When I was a kid my brother and I spent a lot of time with my grandparents – they watched us after school, we ran errands with them, they brought me to gymnastics classes, and so much more. We also ate dinner there fairly often during the week. One of my favorite meals we’d have was prepared by my grandfather. On Fridays we’d occasionally have breakfast for dinner and I distinctly remember my grandfather – he was tall, well over 6 feet – standing in my grandparents’ tiny galley kitchen making pancakes on his griddle. He didn’t cook much (best I can recall) but he made a mean pancake. They were always perfectly circular, browned to just the right degree and oh so fluffy and delicious.
Now that I’m an adult, with my own kitchen, I don’t make pancakes all that often. Shane’s never interested in breakfast for dinner, and I’m generally too hungry in the morning to stand over the stove flipping pancakes. I made an exception this weekend, though, for these gingerbread pancakes. The book the recipe comes from consists entirely of gingerbread recipes, and since I rarely eat gingerbread outside of the month of December, I really wanted to try a few recipes this month.
It turns out I didn’t inherit my grandfather’s pancake-making skills… My first 5 pancakes were misshapen and cooked unevenly. The problem was the temperature of my skillet, which was at first not hot enough, and then too hot. Finding a happy medium (literally) made the process run a lot smoother. I probably could have pulled our griddle out, but a pan just seemed less messy. The pancake batter is simple to put together, and includes an infusion of warm spices as well as some orange zest for brightness. The batter needs to rest for at least 3 hours but is fine overnight, so just make it before you go to bed and all you have to do is cook in the morning. Your pancakes will be thin, but I still found them fluffy, and with just the right level of spice. I went with the standard butter and syrup topping for my pancakes, but the book suggests apple butter, which I also think would be nice. My friend Kayte mentioned whipped cream – another good idea for sure. No matter how you top them, I think they’d be a really nice change of pace for breakfast this month.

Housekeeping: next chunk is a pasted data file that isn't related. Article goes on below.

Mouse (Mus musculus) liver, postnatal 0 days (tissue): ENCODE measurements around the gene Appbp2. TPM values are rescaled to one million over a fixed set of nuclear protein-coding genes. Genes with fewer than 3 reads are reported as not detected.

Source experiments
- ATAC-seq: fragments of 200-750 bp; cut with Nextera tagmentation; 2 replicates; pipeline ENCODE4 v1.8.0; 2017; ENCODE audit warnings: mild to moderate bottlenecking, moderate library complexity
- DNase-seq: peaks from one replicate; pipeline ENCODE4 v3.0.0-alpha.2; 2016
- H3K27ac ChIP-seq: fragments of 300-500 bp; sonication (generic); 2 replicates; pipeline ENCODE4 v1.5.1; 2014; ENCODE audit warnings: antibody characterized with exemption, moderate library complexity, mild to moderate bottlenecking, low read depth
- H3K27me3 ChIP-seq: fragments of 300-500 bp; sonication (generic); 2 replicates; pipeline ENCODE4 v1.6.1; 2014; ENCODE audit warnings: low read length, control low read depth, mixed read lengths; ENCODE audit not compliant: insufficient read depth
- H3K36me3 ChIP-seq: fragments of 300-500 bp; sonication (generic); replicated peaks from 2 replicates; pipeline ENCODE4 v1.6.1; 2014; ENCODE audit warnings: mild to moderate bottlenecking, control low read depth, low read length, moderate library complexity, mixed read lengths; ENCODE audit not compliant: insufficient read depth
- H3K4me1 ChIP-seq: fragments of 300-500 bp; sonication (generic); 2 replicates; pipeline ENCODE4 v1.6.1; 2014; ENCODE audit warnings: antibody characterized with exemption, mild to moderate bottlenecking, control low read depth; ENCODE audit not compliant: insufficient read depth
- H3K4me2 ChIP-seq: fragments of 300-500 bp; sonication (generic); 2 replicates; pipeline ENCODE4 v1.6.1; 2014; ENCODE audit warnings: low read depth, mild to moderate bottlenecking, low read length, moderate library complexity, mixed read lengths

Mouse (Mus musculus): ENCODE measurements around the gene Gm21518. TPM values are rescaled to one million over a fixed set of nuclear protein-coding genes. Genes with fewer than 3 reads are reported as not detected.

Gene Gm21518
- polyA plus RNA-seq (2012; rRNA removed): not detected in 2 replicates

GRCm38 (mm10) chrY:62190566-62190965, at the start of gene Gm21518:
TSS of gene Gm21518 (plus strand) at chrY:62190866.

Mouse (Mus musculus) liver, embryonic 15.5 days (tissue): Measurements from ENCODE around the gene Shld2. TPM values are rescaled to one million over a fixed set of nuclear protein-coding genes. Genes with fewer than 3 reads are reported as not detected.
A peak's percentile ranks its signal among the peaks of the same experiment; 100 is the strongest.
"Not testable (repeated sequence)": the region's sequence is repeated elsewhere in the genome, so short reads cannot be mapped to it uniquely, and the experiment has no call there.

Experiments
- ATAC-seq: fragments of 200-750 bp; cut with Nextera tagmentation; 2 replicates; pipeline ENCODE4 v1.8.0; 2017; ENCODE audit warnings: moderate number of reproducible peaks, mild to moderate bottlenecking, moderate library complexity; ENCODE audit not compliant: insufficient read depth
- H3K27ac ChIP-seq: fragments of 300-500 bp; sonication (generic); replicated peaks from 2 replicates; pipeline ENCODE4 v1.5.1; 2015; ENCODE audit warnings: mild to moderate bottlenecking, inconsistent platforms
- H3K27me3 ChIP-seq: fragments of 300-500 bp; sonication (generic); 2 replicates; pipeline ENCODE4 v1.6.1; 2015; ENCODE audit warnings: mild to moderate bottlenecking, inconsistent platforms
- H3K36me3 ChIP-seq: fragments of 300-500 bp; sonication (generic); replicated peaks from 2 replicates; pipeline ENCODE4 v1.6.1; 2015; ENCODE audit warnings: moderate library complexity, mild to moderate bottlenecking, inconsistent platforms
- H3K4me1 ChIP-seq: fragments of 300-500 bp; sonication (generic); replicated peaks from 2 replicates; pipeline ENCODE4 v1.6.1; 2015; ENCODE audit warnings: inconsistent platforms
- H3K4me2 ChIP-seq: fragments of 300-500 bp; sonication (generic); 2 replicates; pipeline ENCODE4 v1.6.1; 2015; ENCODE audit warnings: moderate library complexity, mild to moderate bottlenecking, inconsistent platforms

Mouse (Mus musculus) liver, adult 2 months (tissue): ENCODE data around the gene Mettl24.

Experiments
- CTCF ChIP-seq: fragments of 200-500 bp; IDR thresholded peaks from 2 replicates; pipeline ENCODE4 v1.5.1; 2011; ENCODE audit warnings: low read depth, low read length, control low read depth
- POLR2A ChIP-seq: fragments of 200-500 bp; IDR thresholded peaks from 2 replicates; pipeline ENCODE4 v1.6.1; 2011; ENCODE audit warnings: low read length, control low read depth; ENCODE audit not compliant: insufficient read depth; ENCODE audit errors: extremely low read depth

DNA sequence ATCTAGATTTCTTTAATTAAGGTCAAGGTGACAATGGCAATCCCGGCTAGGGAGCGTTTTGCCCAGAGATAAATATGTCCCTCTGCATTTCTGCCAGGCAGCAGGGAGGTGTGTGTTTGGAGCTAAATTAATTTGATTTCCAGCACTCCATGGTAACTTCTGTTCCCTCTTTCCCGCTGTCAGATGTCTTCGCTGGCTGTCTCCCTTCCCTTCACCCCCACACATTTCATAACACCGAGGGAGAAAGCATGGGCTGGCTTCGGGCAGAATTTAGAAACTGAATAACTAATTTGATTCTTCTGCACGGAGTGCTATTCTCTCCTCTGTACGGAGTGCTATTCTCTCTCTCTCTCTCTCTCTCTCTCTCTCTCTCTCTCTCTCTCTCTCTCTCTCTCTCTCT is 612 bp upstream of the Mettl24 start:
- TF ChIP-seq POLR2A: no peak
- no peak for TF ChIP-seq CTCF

adapted from Gingerbread, by Jennifer Lindner McGlinn
1 1/4 cups white whole-wheat flour
1/3 cup all-purpose flour
1/4 cup packed dark brown sugar
1 1/2 teaspoons baking powder
3/4 teaspoon salt
1 teaspoon ground cinnamon
3/4 teaspoon ground ginger
1/2 teaspoon ground cloves
1/4 teaspoon freshly grated nutmeg
1 teaspoon orange zest
1 large egg
2 cups milk (I used 1%)
2 teaspoons vanilla extract
5 1/2 tablespoons unsalted butter, divided
maple syrup, for serving (optional)
In a large bowl, whisk together the whole-wheat flour, AP flour, brown sugar, baking powder, salt, cinnamon, ginger, cloves, nutmeg and orange zest.
In a medium microwave-safe bowl melt 3 tablespoons of the butter. Let cool a bit then whisk in the milk, egg and vanilla extract. Add the wet ingredients to the dry ingredients and whisk just until combined (some lumps are fine). Cover the bowl with plastic wrap and refrigerate for at least 3 hours, or overnight.
(Note: If you want to make all of the pancakes before serving, preheat oven to 200 F. Place a baking sheet lined with foil on the middle rack.)
Using the remaining 2 1/2 tablespoons of butter, heat about 1 teaspoon in a large nonstick skillet over medium heat. Add 1/4 cup of batter to the pan for each pancake (you can probably make 2 at a time if your pan is large enough). Cook until bubbles appear on the surface of the pancakes and they begin to brown just a bit around the edges, about 2 minutes, then flip and cook on the other side for about 2 minutes more. Move the pancakes to the warm oven (if you need to stack the pancakes on the baking sheet, do so between layers of parchment paper). Wipe the pan with a paper towel, melt another teaspoon of butter and repeat the cooking process.
Makes about fourteen 4-inch pancakes